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(BBC)   Despite ban, some Americans still make and eat haggis. That's offal   (bbc.co.uk) divider line 75
    More: Interesting, Americans, tenderloin, domestic market, Health Administration  
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7156 clicks; posted to Main » on 24 Jan 2013 at 8:15 PM (1 year ago)   |  Favorite    |   share:  Share on Twitter share via Email Share on Facebook   more»



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2013-01-24 09:48:31 PM  
Had the real stuff, had the American version......can't say I enjoyed either, but the authentic Haggis was much better.
 
2013-01-24 09:56:30 PM  

jnelsoninjax: The irony is I just got a call from my boss today, and she told me that on Saturday we are going to be serving haggis to a group of Navy boys (I work on a navy base), I do not know if I will be able to try it, but I might just!


If you didn't know what it was, you'd eat the entire thing.
 
2013-01-24 10:03:37 PM  
lung-free haggis

Oh yeah, you gotta have the lung. And I'm guessing a side dish of deep-fried lung is simply out of the question.
 
2013-01-24 10:12:57 PM  

cretinbob:
Anyone know where I can get some?


Find an established merchant of British wares. In the historic shopping district in my town, there's a shop that sells British wares. They have cans of haggis that they import for sale. Every spring we have Tartan Day festivities (lots of ginger lasses in short kilts dancing) and the shop has samples of Haggis. Too bad it's $9 a can though. It's barely enough to feed my son and me. Good thing my wife and daughter hate it!

/I need to remember to pick some up tomorrow morning while I'm out, if they aren't sold out yet.
//Too bad my medicine will put me in a coma if I drink alcohol.
///I'll settle for an Irn Bru, I guess.
 
2013-01-24 10:16:30 PM  

clivecusslerfan: cretinbob:
Anyone know where I can get some?

Find an established merchant of British wares. In the historic shopping district in my town, there's a shop that sells British wares.


1.bp.blogspot.com
 
2013-01-24 10:19:41 PM  
I have always wanted to try haggis...

/must be something in this americans scottish ancestry...
 
2013-01-24 10:20:30 PM  

clivecusslerfan: cretinbob:
Anyone know where I can get some?

Find an established merchant of British wares. In the historic shopping district in my town, there's a shop that sells British wares. They have cans of haggis that they import for sale. Every spring we have Tartan Day festivities (lots of ginger lasses in short kilts dancing) and the shop has samples of Haggis. Too bad it's $9 a can though. It's barely enough to feed my son and me. Good thing my wife and daughter hate it!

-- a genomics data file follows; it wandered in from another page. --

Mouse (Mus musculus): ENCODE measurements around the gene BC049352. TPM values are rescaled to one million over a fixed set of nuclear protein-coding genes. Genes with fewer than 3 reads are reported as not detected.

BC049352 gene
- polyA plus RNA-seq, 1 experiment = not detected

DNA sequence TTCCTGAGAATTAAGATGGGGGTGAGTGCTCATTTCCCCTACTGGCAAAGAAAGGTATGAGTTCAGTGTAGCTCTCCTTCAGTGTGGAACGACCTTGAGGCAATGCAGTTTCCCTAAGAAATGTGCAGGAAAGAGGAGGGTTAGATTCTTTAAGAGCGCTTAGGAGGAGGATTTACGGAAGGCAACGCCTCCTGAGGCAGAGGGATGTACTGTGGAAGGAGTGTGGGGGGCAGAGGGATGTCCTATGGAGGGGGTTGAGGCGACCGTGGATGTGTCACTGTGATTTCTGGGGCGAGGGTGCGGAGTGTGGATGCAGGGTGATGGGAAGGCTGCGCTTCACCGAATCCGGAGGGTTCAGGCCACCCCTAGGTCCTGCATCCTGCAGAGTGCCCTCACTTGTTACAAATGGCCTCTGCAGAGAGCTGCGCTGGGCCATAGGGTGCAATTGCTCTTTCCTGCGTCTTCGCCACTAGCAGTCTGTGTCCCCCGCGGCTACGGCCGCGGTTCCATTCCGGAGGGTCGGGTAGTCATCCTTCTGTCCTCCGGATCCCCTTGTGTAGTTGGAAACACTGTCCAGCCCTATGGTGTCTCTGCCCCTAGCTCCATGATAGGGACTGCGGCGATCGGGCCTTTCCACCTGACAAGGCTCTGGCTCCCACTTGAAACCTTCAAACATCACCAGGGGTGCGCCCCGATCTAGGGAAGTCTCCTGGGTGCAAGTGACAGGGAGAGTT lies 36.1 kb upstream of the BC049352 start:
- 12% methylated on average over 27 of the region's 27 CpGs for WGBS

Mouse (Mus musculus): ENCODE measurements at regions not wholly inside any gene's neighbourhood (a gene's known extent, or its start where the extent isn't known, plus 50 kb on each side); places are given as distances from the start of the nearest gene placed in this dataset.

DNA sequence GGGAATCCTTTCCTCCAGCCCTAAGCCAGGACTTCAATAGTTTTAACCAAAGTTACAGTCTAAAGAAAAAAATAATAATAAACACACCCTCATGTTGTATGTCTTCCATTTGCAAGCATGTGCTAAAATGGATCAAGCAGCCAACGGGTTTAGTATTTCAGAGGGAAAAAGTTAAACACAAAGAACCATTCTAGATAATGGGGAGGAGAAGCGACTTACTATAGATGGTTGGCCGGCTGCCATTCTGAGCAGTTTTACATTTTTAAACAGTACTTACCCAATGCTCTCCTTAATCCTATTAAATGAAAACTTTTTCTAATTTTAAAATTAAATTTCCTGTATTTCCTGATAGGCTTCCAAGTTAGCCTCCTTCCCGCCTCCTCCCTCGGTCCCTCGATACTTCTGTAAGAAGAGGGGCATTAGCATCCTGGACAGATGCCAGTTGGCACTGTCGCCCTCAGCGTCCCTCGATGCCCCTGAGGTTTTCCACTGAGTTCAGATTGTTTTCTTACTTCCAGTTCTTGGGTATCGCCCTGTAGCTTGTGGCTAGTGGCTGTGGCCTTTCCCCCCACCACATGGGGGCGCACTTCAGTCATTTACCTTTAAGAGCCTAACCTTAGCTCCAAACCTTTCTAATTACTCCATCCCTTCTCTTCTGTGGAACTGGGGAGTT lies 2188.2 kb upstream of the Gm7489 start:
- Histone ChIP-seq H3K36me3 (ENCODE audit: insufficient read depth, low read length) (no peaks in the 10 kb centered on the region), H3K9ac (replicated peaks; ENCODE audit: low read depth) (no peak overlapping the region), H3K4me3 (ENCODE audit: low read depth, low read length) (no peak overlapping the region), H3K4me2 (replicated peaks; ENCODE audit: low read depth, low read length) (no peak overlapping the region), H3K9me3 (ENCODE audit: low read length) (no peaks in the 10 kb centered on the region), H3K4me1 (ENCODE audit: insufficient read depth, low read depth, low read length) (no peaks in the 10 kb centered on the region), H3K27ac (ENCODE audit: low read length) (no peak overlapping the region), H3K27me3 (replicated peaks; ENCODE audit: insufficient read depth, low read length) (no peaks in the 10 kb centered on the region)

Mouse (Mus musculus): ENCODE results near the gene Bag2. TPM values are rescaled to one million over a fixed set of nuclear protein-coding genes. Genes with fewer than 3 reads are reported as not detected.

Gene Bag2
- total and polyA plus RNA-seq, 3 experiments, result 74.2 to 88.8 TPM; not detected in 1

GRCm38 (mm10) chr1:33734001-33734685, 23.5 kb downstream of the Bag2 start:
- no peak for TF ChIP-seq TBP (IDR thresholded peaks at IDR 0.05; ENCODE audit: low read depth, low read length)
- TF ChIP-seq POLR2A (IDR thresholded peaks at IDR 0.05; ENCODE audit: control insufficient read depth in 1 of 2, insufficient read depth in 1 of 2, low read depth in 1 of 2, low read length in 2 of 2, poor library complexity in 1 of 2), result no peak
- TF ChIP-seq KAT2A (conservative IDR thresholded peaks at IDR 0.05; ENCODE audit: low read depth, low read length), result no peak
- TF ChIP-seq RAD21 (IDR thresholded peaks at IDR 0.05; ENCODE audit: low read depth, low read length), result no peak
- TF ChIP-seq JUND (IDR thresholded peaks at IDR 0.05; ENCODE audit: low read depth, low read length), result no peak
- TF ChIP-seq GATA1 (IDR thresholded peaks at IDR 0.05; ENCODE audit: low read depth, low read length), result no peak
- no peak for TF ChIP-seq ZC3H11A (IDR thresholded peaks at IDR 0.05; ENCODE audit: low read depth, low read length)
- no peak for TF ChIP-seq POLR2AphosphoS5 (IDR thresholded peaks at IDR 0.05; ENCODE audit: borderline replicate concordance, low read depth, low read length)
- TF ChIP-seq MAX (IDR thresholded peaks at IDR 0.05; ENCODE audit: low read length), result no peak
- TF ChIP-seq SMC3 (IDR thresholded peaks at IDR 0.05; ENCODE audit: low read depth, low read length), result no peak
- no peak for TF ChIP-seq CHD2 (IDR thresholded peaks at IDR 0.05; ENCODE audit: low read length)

/I need to remember to pick some up tomorrow morning while I'm out, if they aren't sold out yet.
//Too bad my medicine will put me in a coma if I drink alcohol.
///I'll settle for an Irn Bru, I guess.


Love me some Irn Bru. Been to Scotland several times, and a cold Irn Bru and a Lion bar are always one of my first purchases.

/Had fresh homemade haggis on a farm in Angus. Pretty tasty, actually.
 
2013-01-24 10:39:11 PM  
I have had authentic hagis. The good thing about it is that no one really reports this "criime," because they simply do not know that it is illegal to use certain bits. Sometimes ignorance is bliss, and delicious!
 
2013-01-24 10:47:47 PM  

Abox: saeufer82: Abox: It's the importation of haggis that's banned right? Not like it's illegal to eat sheep lung.

Lamb lung is considered "inedible" by the USDA's Food Safety Inspection Service (the meat people), so it's illegal to use it in food that has to be inspected (i.e. anything you can buy at a store). There's nothing stopping you from buying lamb lung out the back door of a butcher shop or abattoir and making your own haggis, though it'd be illegal to sell.


Thanks Obama.


Twas Nixon, you dolt!
 
2013-01-24 11:14:58 PM  

stanadamsii: tlchwi02: FTA: "A 2003 survey suggested that a third of US visitors to Scotland believed the haggis was an animal. Nearly a quarter thought they could catch one."

my countrymen are so dumb

You can catch one if it is thrown at you properly...


You have to be fast though; the left legs are longer than the right, so as to climb uphill more easily.
 
2013-01-24 11:30:06 PM  

Tillmaster: And the American brag about their freedom.
Pshaw!

I've tried American haggis. It isn't a patch on the real thing.


Your argument suffers from the No True Haggis fallacy.
 
2013-01-24 11:37:31 PM  
Meanwhile the Americans spent a hundred years blatantly funding Irish terrorism that killed thousands, yet they ban haggis.
 
2013-01-24 11:40:08 PM  
Traditional chorizo is made with pork salivary glands, and is pure deliciousness.
 
2013-01-25 12:12:52 AM